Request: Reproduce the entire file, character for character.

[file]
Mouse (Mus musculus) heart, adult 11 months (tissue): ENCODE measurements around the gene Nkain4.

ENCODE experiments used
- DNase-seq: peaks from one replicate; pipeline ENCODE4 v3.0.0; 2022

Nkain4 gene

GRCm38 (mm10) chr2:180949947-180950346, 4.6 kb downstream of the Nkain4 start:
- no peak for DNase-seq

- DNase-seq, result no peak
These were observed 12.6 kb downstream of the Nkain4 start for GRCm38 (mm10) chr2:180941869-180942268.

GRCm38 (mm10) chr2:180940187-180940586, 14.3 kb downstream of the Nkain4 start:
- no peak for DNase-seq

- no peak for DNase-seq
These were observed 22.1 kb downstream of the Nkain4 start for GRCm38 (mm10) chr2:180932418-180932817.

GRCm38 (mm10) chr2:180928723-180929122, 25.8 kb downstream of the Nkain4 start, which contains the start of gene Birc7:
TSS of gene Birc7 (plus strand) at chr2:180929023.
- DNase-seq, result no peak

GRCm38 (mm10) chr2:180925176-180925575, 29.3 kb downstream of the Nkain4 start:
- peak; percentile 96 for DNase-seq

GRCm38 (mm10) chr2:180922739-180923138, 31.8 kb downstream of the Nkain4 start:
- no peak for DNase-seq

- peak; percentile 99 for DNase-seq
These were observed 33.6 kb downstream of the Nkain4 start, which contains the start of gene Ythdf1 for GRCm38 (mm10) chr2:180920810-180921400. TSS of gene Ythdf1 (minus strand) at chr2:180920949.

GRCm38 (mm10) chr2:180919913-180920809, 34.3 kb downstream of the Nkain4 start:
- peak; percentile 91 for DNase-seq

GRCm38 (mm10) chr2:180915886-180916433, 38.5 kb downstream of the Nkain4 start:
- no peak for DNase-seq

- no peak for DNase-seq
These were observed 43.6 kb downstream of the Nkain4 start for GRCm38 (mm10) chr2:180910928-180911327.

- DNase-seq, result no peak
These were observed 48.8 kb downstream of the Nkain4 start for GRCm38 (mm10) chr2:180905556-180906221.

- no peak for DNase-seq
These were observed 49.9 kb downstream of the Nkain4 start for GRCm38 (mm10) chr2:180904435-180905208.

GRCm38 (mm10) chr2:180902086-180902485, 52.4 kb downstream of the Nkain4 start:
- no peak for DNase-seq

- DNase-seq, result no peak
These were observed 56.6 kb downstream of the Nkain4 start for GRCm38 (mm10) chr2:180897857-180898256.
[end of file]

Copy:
Mouse (Mus musculus) heart, adult 11 months (tissue): ENCODE measurements around the gene Nkain4.

ENCODE experiments used
- DNase-seq: peaks from one replicate; pipeline ENCODE4 v3.0.0; 2022

Nkain4 gene

GRCm38 (mm10) chr2:180949947-180950346, 4.6 kb downstream of the Nkain4 start:
- no peak for DNase-seq

- DNase-seq, result no peak
These were observed 12.6 kb downstream of the Nkain4 start for GRCm38 (mm10) chr2:180941869-180942268.

GRCm38 (mm10) chr2:180940187-180940586, 14.3 kb downstream of the Nkain4 start:
- no peak for DNase-seq

- no peak for DNase-seq
These were observed 22.1 kb downstream of the Nkain4 start for GRCm38 (mm10) chr2:180932418-180932817.

GRCm38 (mm10) chr2:180928723-180929122, 25.8 kb downstream of the Nkain4 start, which contains the start of gene Birc7:
TSS of gene Birc7 (plus strand) at chr2:180929023.
- DNase-seq, result no peak

GRCm38 (mm10) chr2:180925176-180925575, 29.3 kb downstream of the Nkain4 start:
- peak; percentile 96 for DNase-seq

GRCm38 (mm10) chr2:180922739-180923138, 31.8 kb downstream of the Nkain4 start:
- no peak for DNase-seq

- peak; percentile 99 for DNase-seq
These were observed 33.6 kb downstream of the Nkain4 start, which contains the start of gene Ythdf1 for GRCm38 (mm10) chr2:180920810-180921400. TSS of gene Ythdf1 (minus strand) at chr2:180920949.

GRCm38 (mm10) chr2:180919913-180920809, 34.3 kb downstream of the Nkain4 start:
- peak; percentile 91 for DNase-seq

GRCm38 (mm10) chr2:180915886-180916433, 38.5 kb downstream of the Nkain4 start:
- no peak for DNase-seq

- no peak for DNase-seq
These were observed 43.6 kb downstream of the Nkain4 start for GRCm38 (mm10) chr2:180910928-180911327.

- DNase-seq, result no peak
These were observed 48.8 kb downstream of the Nkain4 start for GRCm38 (mm10) chr2:180905556-180906221.

- no peak for DNase-seq
These were observed 49.9 kb downstream of the Nkain4 start for GRCm38 (mm10) chr2:180904435-180905208.

GRCm38 (mm10) chr2:180902086-180902485, 52.4 kb downstream of the Nkain4 start:
- no peak for DNase-seq

- DNase-seq, result no peak
These were observed 56.6 kb downstream of the Nkain4 start for GRCm38 (mm10) chr2:180897857-180898256.